He loved to ski and made a number of trips with the Pentagon’s Air Force Ski Club through the years (the Navy did not have one). Of course, Phil left early and came home late so he could take the train instead of a plane. He especially enjoyed when ski trips allowed him to stay in one of the grand old train hotels like those around Banff, Canada. He even helped talk his brother, C.R., into finally taking up the sport while in his 60s. In retirement, he worked for fun at what was one of his lifelong hobbies and passions, the Train Store.
Phil’s home on Capitol Hill (which he bought for a mere $12,500 in the early 1950s with the initial help of his brother and Uncle Charles Bush) was a wonderland for more than trains, with historical family photos and collections of N.C., American, and Lutheran memorabilia covering the walls and lining the bookshelves in every room. He also spent years painstakingly restoring and adding to the house (from new fireplaces to modern bathrooms) that once was a boarding house run by his Aunt Connie.
Phil took extraordinary pride and pleasure in his role as the Bush Family historian, tracing the clan’s roots back through the decades. He loved talking about the beginnings of the line, which began in western N.C. with Richard Bush and Mary Rippetoe. He always looked forward to the Bush Reunion held at the site of the old Bush schoolhouse in Cajah’s Mountain each August. Phil last attended at age 90 in 2021.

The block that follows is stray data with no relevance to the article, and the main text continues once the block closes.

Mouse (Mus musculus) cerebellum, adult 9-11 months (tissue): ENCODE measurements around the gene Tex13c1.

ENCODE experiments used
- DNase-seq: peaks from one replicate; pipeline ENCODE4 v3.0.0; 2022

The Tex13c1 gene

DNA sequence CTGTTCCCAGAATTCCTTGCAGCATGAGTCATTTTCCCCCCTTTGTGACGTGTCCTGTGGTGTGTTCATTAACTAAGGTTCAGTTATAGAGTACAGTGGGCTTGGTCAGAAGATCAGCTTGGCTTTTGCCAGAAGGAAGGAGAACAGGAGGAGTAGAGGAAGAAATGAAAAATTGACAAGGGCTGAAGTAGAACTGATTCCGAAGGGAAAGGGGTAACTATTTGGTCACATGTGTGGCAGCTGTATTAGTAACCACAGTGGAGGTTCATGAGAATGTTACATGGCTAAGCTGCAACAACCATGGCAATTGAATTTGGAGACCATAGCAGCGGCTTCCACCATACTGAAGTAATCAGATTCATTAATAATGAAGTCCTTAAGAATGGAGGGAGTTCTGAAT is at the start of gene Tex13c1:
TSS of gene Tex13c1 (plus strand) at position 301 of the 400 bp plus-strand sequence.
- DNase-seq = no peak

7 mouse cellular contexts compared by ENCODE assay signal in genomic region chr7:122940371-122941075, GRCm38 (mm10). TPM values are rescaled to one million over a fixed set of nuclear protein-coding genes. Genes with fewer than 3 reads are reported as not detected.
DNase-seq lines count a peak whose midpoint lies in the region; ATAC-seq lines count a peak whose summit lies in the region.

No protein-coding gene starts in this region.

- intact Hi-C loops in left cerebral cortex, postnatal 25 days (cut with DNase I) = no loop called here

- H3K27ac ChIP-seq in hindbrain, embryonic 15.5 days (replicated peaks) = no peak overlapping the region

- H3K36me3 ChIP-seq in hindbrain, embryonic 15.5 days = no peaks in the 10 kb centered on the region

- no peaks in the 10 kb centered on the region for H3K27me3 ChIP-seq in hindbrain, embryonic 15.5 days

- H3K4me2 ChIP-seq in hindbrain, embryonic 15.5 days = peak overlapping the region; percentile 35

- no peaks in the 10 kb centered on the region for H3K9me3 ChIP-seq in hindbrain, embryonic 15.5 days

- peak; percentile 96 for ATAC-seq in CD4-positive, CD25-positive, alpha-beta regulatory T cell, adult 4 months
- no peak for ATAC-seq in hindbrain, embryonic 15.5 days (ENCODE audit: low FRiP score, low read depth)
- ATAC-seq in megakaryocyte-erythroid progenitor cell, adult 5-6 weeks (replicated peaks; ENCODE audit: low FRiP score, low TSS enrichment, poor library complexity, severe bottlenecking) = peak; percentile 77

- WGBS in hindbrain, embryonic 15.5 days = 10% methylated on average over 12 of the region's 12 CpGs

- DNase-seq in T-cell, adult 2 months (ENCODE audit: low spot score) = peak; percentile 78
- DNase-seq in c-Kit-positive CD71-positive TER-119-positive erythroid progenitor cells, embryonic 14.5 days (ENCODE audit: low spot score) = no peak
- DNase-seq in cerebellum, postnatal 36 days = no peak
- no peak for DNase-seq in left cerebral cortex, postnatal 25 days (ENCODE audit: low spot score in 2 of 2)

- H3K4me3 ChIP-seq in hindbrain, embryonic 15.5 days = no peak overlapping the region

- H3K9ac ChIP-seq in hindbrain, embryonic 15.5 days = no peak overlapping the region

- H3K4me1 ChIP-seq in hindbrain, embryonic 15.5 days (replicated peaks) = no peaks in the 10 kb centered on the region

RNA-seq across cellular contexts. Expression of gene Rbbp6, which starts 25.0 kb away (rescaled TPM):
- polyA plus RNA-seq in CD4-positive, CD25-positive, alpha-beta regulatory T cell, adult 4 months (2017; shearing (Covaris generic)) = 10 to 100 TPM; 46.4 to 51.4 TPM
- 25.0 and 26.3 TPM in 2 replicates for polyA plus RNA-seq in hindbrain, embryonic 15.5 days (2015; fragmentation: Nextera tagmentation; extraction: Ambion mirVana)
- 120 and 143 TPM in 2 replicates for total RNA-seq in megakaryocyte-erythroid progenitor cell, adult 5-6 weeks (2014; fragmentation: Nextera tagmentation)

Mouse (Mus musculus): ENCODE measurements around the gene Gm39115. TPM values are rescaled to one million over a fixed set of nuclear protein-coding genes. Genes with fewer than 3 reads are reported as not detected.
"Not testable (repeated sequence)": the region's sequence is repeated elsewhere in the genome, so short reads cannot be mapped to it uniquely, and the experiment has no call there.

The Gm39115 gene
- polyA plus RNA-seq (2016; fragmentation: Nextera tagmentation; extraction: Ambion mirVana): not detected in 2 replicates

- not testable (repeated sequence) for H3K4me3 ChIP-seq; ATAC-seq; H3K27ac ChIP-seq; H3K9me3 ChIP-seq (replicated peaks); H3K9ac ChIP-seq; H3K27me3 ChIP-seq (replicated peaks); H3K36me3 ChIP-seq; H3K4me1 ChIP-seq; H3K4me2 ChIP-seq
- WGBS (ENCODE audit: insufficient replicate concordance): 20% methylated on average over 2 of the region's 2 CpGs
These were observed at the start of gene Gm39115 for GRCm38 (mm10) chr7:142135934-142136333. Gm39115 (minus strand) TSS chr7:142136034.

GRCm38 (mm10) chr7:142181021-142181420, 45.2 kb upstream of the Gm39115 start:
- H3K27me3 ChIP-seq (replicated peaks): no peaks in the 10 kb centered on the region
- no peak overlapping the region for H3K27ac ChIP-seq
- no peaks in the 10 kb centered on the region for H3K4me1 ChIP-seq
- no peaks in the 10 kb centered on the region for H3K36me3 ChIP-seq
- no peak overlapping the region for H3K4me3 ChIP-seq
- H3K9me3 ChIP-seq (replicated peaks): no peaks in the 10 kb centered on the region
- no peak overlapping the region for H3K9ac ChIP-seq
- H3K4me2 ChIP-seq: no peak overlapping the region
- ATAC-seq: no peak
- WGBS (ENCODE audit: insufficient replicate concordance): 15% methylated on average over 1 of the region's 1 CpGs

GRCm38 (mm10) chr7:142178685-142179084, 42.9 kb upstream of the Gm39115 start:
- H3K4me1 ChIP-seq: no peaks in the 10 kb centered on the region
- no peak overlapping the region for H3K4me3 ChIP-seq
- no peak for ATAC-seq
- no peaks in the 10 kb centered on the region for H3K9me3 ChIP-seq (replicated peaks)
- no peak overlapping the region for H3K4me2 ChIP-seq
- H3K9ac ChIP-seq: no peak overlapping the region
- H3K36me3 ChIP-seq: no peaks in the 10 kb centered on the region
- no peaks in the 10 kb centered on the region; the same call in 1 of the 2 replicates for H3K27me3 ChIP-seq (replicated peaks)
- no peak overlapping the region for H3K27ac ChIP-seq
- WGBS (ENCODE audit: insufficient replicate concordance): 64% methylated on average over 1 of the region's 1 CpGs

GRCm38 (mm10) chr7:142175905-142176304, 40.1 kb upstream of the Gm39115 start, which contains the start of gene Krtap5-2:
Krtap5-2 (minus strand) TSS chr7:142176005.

Phil was a huge news junkie, reading at least two newspapers a day and numerous magazines as well as tuning into the news each night right until his final day. He was always ready for a good discussion about politics. Phil grew up at St. Stephen’s Lutheran Church in Lenoir (his mother was Lutheran, breaking the Bush Family’s Methodist traditions), and he was a current member of Mt. Olivet Lutheran Church in D.C.
The support of his friends and neighbors on his block and at nearby Pete’s Diner allowed him to live alone in his D.C. home until July, 2023. He loved and appreciated them all. He did not miss breakfast at Pete’s for years after Sherrill’s Restaurant and Bakery closed around the block in 2000. Coincidentally, both businesses were started by people from Lenoir. Phil was pleased to be in a 1989 documentary about Sherrill’s Bakery that was nominated for an Academy Award. He took personal gratification inorganizing an outreach program with Pete’s Diner to provide nearly 10,000 meals to the troops protecting the Capitol in 2021, saying “What started out as helping a few of our troops has grown to a full-time operation … people are sending supplies for the troops from throughout the country.” A local D.C. television station even ran a news story on it.
Special thanks to Washington DC friends Margarita Alfonso, John Easton, Dr. and Mrs. Bill Braithwaite, and Pete’s Diner owner Gum, and her restaurant staff.
Phillip Brooks Bush II will be interred at Arlington National Cemetery. This resting place was particularly important to him. Donations in Phil’s memory may be made to the Caldwell Heritage Museum (Lenoir) or the N.C. Transportation Museum, anything that keeps the history of trains alive.